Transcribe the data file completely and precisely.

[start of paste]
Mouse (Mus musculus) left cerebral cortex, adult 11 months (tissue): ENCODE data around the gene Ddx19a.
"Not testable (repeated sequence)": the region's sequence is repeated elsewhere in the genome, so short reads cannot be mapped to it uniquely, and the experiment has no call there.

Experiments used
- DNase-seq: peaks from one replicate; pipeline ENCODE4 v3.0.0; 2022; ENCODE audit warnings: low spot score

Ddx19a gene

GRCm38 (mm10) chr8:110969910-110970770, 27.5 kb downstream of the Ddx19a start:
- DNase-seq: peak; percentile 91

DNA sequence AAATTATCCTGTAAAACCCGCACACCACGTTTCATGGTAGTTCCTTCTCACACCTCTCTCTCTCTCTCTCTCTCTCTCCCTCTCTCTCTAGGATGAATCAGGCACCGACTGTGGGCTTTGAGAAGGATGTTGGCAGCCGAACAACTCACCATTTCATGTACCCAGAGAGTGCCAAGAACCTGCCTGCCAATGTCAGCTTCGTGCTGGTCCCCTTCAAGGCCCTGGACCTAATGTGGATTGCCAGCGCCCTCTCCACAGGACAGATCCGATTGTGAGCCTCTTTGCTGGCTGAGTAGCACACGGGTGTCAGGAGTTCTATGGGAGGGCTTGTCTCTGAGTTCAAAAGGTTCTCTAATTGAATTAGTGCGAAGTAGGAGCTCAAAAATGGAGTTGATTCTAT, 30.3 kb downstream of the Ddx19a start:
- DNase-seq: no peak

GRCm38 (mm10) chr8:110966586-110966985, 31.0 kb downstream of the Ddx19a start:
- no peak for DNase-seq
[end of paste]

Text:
Mouse (Mus musculus) left cerebral cortex, adult 11 months (tissue): ENCODE data around the gene Ddx19a.
"Not testable (repeated sequence)": the region's sequence is repeated elsewhere in the genome, so short reads cannot be mapped to it uniquely, and the experiment has no call there.

Experiments used
- DNase-seq: peaks from one replicate; pipeline ENCODE4 v3.0.0; 2022; ENCODE audit warnings: low spot score

Ddx19a gene

GRCm38 (mm10) chr8:110969910-110970770, 27.5 kb downstream of the Ddx19a start:
- DNase-seq: peak; percentile 91

DNA sequence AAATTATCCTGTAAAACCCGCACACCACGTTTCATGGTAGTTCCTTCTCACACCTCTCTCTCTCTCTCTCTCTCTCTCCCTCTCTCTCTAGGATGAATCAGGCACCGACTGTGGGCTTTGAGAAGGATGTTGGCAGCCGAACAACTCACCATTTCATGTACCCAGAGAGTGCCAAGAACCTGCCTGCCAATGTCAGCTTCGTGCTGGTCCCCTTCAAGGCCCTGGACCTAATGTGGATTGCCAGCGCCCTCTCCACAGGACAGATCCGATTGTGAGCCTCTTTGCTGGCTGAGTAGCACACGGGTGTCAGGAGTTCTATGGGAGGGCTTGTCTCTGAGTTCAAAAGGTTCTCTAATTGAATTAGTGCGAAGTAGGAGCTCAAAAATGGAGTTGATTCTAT, 30.3 kb downstream of the Ddx19a start:
- DNase-seq: no peak

GRCm38 (mm10) chr8:110966586-110966985, 31.0 kb downstream of the Ddx19a start:
- no peak for DNase-seq